A lack of oversight and failure to adopt comprehensive security standards has placed sensitive data that 33 California state offices collect and maintain at risk, State Auditor Elaine Howle revealed Tuesday.
The audit found that state entities not required by law to report compliance with the California Department of Technology’s data privacy and information security policies — in other words, any body outside of the governor’s direct control, such as the state judiciary and other elected offices — are far more likely to have incomplete or nonexistent information security measures. As a result, Howle wrote, external oversight over the information security practices of these agencies is likely to improve their practices.
Offices not required to report to CDT can choose to comply with a variety of data security standards issued by different bodies, including the state itself, the National Institute of Standards and Technology or the International Organization for Standards.
Of the 33 offices surveyed in the audit, however, only 29 performed a self-assessment or received an independent security assessment to measure their compliance with their chosen security standard, while four had never assessed their compliance with their chosen standard. Just five of those 29 offices qualified as “mostly compliant” with their chosen standards, and 21 had “high-risk deficiencies” in their information security policy, the audit found.
The findings are evidence that these state entities are unaware of the threats to their datasets, and have little insight into whether their existing information security measures are working as intended, the audit stated.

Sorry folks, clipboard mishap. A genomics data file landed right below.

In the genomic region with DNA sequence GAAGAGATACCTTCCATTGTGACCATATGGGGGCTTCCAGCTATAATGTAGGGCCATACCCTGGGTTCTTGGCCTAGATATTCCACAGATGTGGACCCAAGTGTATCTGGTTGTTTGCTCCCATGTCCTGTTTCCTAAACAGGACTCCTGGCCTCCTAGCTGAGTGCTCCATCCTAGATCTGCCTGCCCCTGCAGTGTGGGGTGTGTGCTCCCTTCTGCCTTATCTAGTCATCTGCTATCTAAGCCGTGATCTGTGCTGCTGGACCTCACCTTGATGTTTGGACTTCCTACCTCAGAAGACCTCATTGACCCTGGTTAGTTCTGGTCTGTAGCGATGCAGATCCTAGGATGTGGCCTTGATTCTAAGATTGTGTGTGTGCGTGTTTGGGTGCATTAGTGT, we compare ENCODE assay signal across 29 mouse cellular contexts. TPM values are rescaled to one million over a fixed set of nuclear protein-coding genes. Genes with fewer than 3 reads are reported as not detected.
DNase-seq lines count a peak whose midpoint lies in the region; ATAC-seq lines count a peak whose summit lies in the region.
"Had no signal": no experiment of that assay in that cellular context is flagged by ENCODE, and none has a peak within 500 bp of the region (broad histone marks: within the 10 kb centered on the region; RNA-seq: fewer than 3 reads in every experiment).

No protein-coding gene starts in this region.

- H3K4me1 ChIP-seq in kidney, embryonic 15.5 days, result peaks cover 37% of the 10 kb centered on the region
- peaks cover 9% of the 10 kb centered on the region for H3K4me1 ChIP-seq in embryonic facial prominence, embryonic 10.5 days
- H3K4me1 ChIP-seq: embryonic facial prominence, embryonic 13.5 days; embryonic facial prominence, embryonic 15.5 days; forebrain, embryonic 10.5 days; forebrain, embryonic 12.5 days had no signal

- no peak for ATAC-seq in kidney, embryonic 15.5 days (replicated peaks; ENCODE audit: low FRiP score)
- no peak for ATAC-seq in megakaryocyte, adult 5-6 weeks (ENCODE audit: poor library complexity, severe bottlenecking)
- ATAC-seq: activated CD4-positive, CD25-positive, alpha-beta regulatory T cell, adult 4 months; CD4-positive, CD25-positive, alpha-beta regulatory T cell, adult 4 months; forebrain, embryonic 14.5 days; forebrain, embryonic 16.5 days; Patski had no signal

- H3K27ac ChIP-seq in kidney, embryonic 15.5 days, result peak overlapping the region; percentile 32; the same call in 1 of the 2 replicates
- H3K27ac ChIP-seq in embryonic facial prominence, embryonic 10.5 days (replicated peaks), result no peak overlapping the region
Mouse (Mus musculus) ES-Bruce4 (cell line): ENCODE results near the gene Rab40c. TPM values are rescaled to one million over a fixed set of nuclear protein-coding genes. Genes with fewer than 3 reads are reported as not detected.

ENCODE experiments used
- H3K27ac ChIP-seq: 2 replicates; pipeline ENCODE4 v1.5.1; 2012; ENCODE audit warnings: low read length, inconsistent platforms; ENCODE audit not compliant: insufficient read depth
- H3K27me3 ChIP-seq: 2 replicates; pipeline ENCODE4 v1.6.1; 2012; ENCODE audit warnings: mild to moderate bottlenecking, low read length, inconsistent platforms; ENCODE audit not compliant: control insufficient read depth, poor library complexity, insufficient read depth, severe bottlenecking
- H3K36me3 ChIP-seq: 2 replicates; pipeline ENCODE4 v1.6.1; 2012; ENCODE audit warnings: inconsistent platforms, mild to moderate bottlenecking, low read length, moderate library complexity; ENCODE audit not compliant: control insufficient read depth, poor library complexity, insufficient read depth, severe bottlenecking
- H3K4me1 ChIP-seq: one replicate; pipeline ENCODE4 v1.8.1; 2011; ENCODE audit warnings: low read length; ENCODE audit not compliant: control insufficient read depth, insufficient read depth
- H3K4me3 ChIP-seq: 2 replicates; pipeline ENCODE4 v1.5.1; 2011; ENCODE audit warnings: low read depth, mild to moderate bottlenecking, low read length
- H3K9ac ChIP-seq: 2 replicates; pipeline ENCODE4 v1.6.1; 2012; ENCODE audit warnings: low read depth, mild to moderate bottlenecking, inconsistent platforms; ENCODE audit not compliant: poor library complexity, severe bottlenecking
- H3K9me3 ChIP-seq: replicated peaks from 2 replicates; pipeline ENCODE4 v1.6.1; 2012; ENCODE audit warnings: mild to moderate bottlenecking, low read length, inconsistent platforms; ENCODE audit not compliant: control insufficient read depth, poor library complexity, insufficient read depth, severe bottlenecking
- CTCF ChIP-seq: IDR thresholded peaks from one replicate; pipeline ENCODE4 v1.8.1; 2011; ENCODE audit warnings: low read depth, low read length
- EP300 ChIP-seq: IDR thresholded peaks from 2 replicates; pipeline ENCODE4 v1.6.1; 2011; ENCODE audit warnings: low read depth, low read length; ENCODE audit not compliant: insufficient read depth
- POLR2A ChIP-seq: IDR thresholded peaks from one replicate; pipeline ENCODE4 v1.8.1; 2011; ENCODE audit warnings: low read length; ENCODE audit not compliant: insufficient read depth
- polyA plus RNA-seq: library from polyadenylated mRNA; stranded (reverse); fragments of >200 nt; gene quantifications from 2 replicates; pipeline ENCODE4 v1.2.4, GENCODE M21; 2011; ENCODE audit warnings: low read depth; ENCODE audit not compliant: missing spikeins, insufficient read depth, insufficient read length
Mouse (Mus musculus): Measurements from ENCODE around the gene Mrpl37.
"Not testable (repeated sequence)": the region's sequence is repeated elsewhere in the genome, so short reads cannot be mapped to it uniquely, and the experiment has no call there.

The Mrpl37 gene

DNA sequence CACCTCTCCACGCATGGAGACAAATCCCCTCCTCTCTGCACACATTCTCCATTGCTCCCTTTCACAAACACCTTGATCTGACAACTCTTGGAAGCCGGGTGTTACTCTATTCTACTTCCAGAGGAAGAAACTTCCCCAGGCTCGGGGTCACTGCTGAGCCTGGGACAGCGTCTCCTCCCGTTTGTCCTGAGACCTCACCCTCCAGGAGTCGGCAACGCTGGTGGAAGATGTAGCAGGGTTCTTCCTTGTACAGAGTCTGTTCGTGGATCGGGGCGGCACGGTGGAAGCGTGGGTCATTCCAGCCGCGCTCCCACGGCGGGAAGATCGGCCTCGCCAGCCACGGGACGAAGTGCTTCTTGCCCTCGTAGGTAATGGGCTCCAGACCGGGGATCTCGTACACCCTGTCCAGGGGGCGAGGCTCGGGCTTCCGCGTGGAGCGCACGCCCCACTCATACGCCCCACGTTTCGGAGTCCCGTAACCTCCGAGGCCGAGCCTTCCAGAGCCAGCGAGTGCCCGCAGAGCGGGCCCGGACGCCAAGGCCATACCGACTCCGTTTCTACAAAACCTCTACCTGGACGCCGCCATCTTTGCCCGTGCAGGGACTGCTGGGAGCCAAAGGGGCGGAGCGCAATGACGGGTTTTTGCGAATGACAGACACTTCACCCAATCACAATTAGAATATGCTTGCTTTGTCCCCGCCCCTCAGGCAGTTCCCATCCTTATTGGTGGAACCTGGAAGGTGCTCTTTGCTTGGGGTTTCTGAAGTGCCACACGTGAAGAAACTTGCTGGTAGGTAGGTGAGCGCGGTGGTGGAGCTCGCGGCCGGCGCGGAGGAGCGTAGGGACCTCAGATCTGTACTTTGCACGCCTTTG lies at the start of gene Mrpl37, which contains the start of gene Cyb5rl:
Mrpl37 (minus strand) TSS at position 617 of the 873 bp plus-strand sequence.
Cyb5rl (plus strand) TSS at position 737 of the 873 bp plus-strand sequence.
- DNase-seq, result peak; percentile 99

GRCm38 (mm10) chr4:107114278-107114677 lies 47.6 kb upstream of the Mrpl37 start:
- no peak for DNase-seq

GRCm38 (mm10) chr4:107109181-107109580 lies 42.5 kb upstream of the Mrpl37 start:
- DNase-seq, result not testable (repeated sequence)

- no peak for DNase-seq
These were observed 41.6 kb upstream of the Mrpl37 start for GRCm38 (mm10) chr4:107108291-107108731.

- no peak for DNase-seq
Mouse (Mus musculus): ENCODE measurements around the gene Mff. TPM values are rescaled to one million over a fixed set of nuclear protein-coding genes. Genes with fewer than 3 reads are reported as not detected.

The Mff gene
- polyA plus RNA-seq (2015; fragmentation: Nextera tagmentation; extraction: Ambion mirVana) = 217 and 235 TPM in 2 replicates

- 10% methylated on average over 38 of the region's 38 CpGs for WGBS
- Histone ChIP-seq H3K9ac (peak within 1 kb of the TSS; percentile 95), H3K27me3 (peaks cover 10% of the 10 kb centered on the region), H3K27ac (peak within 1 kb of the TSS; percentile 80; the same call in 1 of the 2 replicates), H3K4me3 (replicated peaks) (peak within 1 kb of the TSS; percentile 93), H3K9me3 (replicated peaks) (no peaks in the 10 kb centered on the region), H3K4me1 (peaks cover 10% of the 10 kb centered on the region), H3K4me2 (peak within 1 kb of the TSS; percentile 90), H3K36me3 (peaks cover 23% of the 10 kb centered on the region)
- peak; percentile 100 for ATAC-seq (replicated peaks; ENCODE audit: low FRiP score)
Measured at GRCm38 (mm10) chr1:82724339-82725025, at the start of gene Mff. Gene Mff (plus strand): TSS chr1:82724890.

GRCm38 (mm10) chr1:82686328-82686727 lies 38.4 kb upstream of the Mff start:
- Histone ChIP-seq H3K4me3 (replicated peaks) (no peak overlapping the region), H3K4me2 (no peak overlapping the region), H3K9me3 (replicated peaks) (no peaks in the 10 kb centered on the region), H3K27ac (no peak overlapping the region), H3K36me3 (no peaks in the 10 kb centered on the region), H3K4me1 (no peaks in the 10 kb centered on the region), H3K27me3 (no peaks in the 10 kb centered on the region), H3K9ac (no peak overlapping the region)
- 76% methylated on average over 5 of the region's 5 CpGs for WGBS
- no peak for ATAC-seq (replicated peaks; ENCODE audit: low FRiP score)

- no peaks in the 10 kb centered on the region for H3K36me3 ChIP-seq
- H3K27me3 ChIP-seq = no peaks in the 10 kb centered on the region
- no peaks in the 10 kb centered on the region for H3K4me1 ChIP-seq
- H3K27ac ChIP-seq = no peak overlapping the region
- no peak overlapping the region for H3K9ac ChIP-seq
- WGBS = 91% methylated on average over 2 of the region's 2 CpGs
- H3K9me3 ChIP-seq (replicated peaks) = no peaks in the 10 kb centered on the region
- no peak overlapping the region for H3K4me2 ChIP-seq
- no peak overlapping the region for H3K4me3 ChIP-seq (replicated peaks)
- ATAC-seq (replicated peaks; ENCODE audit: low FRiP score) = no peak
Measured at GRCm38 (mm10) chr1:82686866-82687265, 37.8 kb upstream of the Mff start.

“Non-reporting entities may be unaware of other information security weaknesses because many of them have relied upon assessments that were limited in scope,” Howle wrote in a letter attached to the report.
Howle’s office also conducted in-depth reviews of 10 of the 33 non-reporting state entities. Of those, just five were found to have partially assessed their compliance with their chosen information security standard; one had not even selected a standard. The audit did not identify the 10 offices that were more closely scrutinized.
The result is that the state cannot ensure that the data these offices hold is protected from “unauthorized access, use, disclosure, disruption, modification, or destruction,” the auditor said.
The audit surprised some security professionals, such as Ben Sadeghipour, the head of hacker operations at bug bounty company HackerOne, who said California is usually a leader in IT security. The state passed a groundbreaking consumer data privacy act and an internet of things privacy law last year. California’s former chief information security officer, Peter Liebert, created a program last year designed to help state agencies under CDT’s purview assess their cybersecurity maturity for the purpose of showing agency leaders where improvement is needed.
“When you are a large government agency like the State of California dealing with the data of almost 40 million residents, it is absolutely critical to have consistency across information security policies, especially among the numerous government entities who are tasked with handling, storing and safeguarding personal data,” Sadeghipour told StateScoop in an emailed statement.
The audit recommended that each non-reporting entity adopt information security standards similar to those prescribed by CDT and followed by state agencies under the governor’s administration. Each non-reporting entity would be required to conduct a comprehensive information security assessment every three years, and submit certifications of compliance and corrective action plans to the state legislature’s Assembly Privacy and Consumer Protection Committee, if necessary.